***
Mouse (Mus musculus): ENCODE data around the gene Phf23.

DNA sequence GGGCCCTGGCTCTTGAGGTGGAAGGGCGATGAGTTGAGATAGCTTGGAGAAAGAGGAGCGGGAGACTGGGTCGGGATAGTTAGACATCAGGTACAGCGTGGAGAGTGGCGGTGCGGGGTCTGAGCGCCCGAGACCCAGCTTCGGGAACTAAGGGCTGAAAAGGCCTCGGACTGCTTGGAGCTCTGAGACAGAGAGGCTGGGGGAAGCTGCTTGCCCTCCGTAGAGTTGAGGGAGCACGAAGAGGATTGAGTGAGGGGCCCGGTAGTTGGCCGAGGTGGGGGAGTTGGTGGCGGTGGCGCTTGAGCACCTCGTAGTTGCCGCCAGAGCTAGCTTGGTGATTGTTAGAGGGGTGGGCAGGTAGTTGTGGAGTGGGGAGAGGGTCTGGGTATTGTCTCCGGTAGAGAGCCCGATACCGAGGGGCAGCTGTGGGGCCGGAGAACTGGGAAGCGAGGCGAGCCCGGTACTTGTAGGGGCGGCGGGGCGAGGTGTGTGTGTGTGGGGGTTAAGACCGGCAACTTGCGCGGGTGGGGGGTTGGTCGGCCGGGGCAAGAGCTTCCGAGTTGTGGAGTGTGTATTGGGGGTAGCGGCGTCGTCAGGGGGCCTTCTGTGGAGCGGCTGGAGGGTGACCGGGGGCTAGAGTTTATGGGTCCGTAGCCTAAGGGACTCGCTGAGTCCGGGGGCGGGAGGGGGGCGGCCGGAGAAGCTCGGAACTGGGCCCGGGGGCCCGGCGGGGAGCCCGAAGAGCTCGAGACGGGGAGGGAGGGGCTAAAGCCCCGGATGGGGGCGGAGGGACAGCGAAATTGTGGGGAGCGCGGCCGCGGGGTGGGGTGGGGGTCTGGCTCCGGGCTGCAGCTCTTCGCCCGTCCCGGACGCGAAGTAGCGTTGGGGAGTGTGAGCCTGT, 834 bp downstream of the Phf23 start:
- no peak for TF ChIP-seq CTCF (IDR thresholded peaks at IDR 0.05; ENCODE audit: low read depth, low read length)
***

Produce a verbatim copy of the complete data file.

Mouse (Mus musculus): ENCODE data around the gene Phf23.

DNA sequence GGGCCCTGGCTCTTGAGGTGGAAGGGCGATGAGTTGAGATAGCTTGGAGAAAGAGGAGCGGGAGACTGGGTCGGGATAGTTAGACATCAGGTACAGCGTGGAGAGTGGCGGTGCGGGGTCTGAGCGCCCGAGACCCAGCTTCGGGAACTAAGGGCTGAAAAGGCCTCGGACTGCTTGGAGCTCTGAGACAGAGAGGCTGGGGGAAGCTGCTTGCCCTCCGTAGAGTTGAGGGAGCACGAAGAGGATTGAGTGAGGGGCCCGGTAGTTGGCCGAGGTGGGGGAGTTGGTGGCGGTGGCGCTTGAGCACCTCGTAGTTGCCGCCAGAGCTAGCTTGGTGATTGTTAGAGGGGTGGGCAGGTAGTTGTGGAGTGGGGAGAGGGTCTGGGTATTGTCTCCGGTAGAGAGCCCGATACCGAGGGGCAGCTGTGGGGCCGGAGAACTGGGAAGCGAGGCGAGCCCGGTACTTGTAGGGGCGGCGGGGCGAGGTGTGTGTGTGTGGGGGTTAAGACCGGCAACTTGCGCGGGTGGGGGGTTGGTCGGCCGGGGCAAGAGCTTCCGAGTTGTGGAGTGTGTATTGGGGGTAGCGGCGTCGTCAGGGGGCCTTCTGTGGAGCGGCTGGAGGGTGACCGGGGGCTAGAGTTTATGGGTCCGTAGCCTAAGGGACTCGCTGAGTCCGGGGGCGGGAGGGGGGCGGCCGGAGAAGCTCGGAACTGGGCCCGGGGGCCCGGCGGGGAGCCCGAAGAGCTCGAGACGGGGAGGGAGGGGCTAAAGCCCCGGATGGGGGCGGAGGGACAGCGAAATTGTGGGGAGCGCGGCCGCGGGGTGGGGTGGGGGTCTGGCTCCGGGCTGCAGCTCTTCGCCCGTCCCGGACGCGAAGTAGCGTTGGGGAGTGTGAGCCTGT, 834 bp downstream of the Phf23 start:
- no peak for TF ChIP-seq CTCF (IDR thresholded peaks at IDR 0.05; ENCODE audit: low read depth, low read length)